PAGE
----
Even where payment is made, and the keys are provided to decrypt the files, there are no guarantees that they will work faster than restoring from backups, if they work at all.
What are the good guys doing?
Many security researchers look for ways to break or exploit ransomware, finding ways to decrypt files that don’t require any communication with the attacker. This is an ongoing battle, and the debate still rages about whether to publicise these tools or keep them quiet. In a recent case, a certain well-known security company published their decryption tool using a hole in the software discovered by a researcher. Of course, the ransomware organisations have access to the same internet as the rest of us, found the tool, reverse engineered it, and improved their software to prevent the hole from working in future.
What’s the real impact?
Cases like the Colonial and JBS attacks are well-publicised and relatively rare. The vast majority of attacks never reach the headlines, and just as with everything else in business, most of them don’t affect such high-profile organisations.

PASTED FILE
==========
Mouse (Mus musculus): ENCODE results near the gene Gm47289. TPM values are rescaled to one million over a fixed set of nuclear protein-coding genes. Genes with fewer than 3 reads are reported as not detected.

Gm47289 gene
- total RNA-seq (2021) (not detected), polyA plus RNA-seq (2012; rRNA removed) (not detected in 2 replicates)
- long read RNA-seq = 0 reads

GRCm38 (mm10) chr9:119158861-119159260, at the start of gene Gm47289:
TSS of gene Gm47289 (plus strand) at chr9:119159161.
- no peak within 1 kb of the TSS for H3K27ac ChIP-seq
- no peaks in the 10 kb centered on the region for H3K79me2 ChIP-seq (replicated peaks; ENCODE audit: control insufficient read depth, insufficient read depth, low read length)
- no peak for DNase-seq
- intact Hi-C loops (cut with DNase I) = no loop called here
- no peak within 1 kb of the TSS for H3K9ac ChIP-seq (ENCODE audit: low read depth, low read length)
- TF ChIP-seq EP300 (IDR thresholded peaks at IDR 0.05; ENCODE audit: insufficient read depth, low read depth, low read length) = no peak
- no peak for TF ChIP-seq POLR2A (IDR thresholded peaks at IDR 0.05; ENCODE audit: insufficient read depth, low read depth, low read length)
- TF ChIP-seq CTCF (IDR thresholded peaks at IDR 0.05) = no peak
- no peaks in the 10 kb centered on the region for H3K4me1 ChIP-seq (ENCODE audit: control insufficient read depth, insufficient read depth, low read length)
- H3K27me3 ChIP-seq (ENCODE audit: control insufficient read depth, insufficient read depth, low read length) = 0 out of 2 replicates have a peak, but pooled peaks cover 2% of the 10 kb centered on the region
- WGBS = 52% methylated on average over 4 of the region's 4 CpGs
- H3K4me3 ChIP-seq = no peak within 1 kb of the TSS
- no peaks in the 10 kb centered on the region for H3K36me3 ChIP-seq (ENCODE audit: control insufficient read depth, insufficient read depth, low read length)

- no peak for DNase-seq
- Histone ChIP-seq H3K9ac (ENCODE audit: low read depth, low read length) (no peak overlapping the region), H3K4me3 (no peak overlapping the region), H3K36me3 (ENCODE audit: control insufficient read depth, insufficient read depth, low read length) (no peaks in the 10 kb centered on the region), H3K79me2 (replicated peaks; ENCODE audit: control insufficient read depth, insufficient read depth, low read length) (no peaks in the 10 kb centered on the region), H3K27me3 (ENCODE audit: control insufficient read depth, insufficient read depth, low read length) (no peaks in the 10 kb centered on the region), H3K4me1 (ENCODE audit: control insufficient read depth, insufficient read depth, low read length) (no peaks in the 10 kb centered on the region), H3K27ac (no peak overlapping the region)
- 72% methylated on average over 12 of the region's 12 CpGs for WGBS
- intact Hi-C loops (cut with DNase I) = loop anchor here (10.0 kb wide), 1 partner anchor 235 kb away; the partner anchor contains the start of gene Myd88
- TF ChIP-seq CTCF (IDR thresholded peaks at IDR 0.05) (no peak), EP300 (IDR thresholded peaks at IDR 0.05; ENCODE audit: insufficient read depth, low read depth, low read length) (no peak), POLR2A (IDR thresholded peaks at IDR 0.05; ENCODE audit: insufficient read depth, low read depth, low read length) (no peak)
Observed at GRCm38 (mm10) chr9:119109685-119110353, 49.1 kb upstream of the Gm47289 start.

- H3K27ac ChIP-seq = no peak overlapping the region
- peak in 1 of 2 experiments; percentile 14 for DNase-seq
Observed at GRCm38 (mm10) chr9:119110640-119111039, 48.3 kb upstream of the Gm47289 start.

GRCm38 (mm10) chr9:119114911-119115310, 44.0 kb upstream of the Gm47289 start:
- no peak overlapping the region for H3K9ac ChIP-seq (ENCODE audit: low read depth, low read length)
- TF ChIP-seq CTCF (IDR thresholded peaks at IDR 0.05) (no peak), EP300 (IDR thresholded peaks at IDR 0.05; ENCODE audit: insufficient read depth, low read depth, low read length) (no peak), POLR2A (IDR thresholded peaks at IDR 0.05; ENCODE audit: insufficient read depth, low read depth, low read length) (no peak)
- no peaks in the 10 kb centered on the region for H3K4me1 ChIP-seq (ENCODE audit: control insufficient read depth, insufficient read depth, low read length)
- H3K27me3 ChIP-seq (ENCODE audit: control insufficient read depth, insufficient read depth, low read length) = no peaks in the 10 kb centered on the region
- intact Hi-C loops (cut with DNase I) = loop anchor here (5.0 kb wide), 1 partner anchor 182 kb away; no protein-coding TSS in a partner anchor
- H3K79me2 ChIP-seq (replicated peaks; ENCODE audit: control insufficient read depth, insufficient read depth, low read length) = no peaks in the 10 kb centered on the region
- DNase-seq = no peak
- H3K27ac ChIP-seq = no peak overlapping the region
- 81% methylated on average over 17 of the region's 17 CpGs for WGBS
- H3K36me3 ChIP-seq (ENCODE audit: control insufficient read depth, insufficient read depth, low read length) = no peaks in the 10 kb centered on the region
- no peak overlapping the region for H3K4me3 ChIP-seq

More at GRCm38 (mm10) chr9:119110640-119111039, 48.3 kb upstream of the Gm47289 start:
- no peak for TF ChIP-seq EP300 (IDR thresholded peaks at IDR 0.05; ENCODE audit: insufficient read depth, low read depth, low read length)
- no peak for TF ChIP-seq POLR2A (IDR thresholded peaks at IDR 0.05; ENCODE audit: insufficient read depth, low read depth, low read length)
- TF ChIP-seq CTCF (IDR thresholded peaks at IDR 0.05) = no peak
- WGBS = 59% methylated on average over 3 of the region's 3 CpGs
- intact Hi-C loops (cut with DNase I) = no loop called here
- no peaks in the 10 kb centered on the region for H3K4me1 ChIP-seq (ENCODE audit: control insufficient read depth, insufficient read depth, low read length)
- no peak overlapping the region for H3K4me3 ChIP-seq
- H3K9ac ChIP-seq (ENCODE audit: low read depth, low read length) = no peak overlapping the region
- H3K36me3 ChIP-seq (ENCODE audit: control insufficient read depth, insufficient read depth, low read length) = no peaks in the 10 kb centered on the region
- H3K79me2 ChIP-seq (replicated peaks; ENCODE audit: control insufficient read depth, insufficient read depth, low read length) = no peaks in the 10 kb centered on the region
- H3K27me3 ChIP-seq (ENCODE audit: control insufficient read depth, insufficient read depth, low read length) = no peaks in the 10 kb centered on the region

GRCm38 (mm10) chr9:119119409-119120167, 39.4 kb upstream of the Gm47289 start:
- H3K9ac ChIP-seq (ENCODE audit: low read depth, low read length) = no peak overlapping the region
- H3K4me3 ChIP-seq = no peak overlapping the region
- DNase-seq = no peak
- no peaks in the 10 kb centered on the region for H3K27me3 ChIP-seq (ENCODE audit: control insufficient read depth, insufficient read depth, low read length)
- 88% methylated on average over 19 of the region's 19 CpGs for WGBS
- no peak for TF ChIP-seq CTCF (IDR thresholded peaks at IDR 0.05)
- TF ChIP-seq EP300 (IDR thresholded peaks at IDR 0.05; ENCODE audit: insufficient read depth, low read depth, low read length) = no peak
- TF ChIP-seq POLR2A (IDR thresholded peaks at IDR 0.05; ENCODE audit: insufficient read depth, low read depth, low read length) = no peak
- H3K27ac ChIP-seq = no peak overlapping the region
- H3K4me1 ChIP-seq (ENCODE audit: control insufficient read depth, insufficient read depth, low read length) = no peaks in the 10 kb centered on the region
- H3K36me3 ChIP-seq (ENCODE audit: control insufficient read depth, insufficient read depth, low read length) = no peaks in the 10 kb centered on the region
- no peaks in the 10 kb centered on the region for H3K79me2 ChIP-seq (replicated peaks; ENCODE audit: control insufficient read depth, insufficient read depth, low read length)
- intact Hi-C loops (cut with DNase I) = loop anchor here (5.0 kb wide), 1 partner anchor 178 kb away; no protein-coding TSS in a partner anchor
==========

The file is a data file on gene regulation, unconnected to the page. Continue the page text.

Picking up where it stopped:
In 2017 it estimated that one-third of small businesses worldwide were affected by ransomware. Of these one fifth had to cease operations. Not a temporary stoppage as Colonial and JBS with insurance and reserves to get through the incident enacted, but permanently closing their doors. Most of these attacks succeed because of human error, not a clever technical vulnerability. From what we know of the Colonial attack, like the SolarWinds attack, which has largely been forgotten but ended up giving the attackers root access to government agencies and military research organisations worldwide, it was down to a poor password choice.
Many businesses that haven’t been impacted by ransomware believe that they aren’t a target. Even some who have been subject to small incidents assume that they will not be affected by anything larger, despite often not even understanding how the malware got onto their systems in the first place.
What can businesses or individuals do?